SCOTUS & The Benedict Option.
We may be appreciate Rome and its body politic, with its form of government and revolutionary human rights. In many ways we are inheritors of a long Western tradition. But just before you start getting nostalgic for the return of Christendom, just remember: Rome fell to the barbarians. The structure could not hold back the wave of moral decay – with its tribalism and hatred.
The opposite reactions of hope (on the “right”) and despair (on the “left”) towards the recent nominee, reveals a deep lie that both sides believe: that morality trickles from the top-down, and change comes from the outside-in. The Christian position has always been that a person is transformed from the inside-out, an idea reinforced by various social teaching. If the society is the individual writ-large, then the alarm bells need to be rung.
One book that every Christian needs to read in this season of confusion and despair is_The Benedict Option_. Partisan politics aside, we all feel the odd mix of despair and hope, loss and gain. Despite the value for religious expression afforded, and extended, by the election of Donald Trump, and the appointment of SCOTUS nominee Brett Kavanaugh – oh the times, they are a changing.
Now, don’t get me wrong. I may not celebrate everything Trump has said or everything he does, but I think he has done a good job picking these nominees. Besides channeling his inner-exorcist, this is one of the main things he is actually good at. But this won’t save us.
As Dreher has said elsewhere, the appointment of a conservative judge, who will most likely rule in favor of religious conscience and expression is not a proper disinfectant (no court is!) for the banal reality of a church that has been thoroughly colonized by modernity/secularism. Tradition was replaced by slogans like “just Jesus,” and meantime, students passionately worship with hands raised, and at the same time can’t articulate the faith, nor live in such a way that is recognizable to New Testament Christianity (see Christian Smith on the subject).
Just the other day, a friend of mine was explaining how she was talking to someone who was known for being a passionate Christian, and yet doesn’t understand why her brother would get married to his wife before they lived together to “test things out before taking the plunge.” No irony. No “I’m just kidding.” Just – “this is obvious, and clearly you must feel the same way.” (Did I mention than this person was a leader in the church?)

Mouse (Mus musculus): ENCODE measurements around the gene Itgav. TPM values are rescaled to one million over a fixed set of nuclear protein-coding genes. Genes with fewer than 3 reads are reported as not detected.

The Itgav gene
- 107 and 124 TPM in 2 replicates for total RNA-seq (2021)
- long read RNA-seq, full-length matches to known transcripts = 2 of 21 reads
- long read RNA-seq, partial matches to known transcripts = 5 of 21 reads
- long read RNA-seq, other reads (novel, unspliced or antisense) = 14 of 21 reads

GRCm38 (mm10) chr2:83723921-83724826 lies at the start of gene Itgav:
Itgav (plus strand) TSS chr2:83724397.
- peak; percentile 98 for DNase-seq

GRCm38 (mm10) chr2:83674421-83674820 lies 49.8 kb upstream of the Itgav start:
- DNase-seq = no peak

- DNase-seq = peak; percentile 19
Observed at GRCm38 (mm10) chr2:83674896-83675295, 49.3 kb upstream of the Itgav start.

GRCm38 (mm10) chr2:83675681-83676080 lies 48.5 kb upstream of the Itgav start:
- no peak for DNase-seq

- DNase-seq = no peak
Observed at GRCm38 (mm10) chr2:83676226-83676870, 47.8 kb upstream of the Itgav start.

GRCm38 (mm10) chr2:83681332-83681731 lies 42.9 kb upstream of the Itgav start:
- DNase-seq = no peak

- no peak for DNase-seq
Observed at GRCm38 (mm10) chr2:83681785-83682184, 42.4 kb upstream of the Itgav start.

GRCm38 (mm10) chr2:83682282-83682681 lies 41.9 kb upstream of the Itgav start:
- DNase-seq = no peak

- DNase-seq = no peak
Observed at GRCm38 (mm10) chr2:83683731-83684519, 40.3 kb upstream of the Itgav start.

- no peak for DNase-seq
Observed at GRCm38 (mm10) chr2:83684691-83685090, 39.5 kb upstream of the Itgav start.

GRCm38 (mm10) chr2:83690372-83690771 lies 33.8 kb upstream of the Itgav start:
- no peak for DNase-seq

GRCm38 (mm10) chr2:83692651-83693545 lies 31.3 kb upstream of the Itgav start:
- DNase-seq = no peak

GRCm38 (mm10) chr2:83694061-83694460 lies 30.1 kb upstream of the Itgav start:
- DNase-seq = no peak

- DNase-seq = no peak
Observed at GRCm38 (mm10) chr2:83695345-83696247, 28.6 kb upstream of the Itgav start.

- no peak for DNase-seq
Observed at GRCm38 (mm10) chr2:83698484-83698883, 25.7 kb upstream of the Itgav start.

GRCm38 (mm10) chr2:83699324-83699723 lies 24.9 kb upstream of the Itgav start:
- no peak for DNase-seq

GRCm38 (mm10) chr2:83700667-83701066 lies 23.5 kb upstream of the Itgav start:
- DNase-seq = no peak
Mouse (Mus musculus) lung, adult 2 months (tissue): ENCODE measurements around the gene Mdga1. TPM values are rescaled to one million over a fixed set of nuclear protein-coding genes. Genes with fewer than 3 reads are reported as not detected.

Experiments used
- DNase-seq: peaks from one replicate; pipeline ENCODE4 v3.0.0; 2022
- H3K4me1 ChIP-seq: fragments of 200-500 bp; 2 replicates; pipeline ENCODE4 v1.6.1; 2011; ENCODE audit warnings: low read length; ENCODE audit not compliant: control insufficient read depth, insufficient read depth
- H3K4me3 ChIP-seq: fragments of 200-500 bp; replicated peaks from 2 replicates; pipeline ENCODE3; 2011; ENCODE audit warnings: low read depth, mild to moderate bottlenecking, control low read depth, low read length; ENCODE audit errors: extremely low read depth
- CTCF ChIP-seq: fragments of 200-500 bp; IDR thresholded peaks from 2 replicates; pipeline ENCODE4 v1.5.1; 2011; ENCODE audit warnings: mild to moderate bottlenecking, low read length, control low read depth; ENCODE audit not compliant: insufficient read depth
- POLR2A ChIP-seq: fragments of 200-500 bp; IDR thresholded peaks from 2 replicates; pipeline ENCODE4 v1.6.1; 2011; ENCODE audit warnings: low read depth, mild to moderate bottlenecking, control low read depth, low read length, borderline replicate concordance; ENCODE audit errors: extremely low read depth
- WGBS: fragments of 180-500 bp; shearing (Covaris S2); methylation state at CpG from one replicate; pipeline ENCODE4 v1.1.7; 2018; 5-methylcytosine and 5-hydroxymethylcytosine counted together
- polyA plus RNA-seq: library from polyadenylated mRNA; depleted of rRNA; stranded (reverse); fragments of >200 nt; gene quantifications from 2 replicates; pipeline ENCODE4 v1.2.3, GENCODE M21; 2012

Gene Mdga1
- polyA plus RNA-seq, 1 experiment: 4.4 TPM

It may be anecdotal, but it is a perfect snapshot of the kind of hollowed out practice that has relegated the faith to a series of emotional rock concerts with Jesus’s name in lights.
A conservative judge is not going to be able to salvage the years of secular catechesis that has completely transformed our radical and revolutionary faith into a personalist niche, co-opted by Scrooge on one end, and Mr. Rogers on the other. (Apologies to both Mr. Scrooge and Mr. Rogers. At least they knew who they were!)
“What is more, the system has become so ossified politically that there is practically no way for such nonconformity to be implemented within its official structures.” – Havel
What’s the answer?
Christians (according to Dreher) should use the next two more years of temporary reprieve to build strong institutions that run together, not simply against, the norms and structures that are already in place. This is what Dreher and his sources of inspiration (Vaclav Havel and Vaclav Benda) call the “Parallel Polis.” We are already such a movement, whether we realize it or not.
In other words, we should not rely so heavily on electoral politics and the existing structures to continue to provide the social support we need to truly live as a people who freely associate with one another, without fear of hearing and speaking the truth. We run less of a risk of ghettoizing the faith if we instead seek to run parallel institutions that do a better job at facilitating truth, virtue, and dissent, than the existing structures, which have failed.